Our reading scheme books are selected from a range of publishers to ensure that children are exposed to variation in style, presentation and content, and to reduce reliance on one particular type of text or illustration, The books are divided into colour coded ‘bands’ according to their ease of reading, and each band contains a spread of genres appropriate for children reading at that particular level. Main publishers featuring in our reading scheme include Oxford reading tree, Project X, PM starters and Lighthouse.
Depending on their ability and rate of reading, children are encouraged to take up to three books home to read, and to change these as they become competent. In some cases, with beginning readers, this may involve them reading the same book several times to develop fluency or practice recognising and decoding words. More able readers will read a longer text just once, perhaps reading some of it aloud to an adult or discussing its content to ensure comprehension before moving to a new book.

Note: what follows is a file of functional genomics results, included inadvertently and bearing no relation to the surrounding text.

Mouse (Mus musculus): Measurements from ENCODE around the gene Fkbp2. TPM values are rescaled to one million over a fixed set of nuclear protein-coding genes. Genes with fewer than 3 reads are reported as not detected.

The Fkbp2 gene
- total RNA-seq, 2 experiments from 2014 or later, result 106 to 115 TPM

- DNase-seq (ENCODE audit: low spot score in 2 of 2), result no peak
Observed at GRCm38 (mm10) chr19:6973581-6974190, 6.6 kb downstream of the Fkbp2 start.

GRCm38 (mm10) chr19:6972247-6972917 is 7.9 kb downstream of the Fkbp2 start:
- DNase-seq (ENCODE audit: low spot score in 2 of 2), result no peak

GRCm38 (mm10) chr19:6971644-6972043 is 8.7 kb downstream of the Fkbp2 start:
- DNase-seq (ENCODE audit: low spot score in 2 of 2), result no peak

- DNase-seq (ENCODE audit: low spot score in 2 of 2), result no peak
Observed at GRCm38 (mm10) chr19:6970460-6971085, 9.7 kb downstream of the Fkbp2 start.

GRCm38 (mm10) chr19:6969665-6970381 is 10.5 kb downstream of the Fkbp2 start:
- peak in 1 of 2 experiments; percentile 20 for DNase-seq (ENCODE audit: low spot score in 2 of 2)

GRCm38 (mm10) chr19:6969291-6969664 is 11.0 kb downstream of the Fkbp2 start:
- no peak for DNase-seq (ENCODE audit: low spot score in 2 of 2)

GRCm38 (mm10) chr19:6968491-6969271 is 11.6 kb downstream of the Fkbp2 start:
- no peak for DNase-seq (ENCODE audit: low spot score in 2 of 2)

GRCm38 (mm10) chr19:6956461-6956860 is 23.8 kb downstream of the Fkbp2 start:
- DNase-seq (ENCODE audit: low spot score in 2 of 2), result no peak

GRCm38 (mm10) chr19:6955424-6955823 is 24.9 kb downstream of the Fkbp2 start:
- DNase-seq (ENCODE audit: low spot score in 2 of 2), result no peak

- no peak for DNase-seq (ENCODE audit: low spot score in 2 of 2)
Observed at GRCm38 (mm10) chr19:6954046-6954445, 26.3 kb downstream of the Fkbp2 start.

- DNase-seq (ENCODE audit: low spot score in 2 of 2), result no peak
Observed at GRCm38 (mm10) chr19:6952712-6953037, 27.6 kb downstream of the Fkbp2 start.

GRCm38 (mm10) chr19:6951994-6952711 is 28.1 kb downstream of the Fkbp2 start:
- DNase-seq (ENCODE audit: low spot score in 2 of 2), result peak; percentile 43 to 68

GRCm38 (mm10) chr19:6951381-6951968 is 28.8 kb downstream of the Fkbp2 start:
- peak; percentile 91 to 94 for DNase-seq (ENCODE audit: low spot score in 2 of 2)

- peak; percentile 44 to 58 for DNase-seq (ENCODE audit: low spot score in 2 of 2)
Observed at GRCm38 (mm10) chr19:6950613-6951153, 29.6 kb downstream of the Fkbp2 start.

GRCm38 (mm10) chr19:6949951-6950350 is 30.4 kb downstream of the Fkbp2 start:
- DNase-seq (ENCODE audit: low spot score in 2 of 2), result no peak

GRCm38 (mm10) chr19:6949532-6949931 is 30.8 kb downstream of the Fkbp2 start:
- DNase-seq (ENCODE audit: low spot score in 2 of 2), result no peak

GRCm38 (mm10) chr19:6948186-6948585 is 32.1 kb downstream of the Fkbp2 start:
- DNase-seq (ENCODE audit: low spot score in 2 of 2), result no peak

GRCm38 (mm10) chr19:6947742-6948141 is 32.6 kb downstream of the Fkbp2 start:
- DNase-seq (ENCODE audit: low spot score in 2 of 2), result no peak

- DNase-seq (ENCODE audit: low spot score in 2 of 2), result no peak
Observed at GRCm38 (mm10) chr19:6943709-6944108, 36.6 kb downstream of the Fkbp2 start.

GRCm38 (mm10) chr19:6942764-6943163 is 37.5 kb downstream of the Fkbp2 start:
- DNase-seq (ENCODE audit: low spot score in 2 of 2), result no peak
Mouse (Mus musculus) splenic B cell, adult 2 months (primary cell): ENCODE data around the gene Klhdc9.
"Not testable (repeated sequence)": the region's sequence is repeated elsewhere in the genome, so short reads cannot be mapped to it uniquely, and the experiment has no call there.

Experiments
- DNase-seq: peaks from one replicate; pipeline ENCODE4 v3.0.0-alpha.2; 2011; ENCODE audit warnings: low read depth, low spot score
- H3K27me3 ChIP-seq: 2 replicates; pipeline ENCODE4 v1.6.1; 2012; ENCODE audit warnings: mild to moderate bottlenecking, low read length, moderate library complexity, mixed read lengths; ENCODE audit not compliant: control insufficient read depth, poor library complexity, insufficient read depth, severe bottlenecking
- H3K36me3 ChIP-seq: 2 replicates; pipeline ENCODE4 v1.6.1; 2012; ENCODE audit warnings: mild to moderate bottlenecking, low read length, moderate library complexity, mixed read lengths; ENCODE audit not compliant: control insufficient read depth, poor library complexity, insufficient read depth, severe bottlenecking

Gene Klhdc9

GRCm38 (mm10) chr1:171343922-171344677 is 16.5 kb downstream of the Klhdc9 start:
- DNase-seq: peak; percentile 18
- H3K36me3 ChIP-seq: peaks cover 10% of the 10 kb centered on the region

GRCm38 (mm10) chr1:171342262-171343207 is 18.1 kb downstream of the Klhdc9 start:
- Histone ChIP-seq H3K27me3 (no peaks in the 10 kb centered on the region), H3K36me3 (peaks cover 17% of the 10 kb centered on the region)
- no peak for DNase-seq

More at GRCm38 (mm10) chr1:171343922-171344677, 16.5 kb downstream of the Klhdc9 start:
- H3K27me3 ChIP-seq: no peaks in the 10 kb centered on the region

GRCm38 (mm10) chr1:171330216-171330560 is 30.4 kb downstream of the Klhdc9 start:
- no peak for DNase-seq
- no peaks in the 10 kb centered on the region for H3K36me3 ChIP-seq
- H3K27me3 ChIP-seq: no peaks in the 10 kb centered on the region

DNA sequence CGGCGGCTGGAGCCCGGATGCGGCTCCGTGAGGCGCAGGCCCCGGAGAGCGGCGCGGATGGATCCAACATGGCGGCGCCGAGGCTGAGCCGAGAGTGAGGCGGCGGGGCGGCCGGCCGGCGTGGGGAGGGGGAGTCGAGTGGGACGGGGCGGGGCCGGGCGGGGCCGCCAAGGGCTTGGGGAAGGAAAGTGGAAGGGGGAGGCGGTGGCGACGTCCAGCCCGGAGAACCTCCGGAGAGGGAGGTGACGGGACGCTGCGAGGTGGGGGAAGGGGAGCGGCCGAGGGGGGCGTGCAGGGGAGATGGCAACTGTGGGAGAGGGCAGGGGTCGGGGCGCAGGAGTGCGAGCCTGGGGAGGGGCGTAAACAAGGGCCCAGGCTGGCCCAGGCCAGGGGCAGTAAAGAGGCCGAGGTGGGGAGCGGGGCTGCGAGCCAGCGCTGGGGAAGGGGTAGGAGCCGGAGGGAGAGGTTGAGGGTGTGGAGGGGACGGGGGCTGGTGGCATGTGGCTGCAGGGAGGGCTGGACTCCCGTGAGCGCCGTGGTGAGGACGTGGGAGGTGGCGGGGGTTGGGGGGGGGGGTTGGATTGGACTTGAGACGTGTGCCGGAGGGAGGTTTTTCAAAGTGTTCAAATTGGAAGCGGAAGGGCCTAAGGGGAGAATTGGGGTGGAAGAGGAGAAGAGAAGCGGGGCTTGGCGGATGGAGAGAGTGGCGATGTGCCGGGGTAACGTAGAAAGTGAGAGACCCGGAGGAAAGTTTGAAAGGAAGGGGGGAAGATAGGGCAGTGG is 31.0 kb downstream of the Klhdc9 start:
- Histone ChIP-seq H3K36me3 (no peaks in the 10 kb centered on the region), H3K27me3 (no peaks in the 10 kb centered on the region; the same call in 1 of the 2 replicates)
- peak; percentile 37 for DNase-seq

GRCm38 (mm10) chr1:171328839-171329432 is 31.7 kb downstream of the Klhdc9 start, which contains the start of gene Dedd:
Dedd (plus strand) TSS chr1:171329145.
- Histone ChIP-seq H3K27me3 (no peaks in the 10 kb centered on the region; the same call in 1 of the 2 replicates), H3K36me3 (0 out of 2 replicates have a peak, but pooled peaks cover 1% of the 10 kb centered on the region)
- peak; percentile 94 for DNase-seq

Within each colour band there will be a range of levels of difficulty, to enable children to be both challenged in their reading skills and to develop the enjoyment and confidence that comes with reading an easier book for pleasure. We recognise that the long term aim is to produce lifelong readers, and that this involves fostering a love of reading.
Records are kept of reading scheme books read by children to ensure that reading is progressing at an appropriate pace, and that a range of genres are covered.
Enrichment in learning
At St Christopher’s we never sit still. We are always looking for new ways to give your child an even better, more stimulating experience. Helping every child to extend and further develop key skills at every level whilst having tremendous fun and making new friends at the same time.
The enrichment learning enhancements at St Christopher’s complement the already quality and stimulating environment for your child. Each enhancement offers different play and learning opportunities within day-to-day activities and practice.
Our enhancements help to ensure we maintain our excellence in the quality of teaching, learning and care.
Making a positive impact to young children’s learning and development is adding value to their young lives in preparation for their future.
(Please note some of these enhancement learning experiences come at an additional cost)
Our current enhancements are:
Click on the link for more information –http://www.theatrebugs.co.uk/
Spanish Gujarati Growing all year ground
Thank you for taking the time to read all about our foundation stage. We hope to see you soon!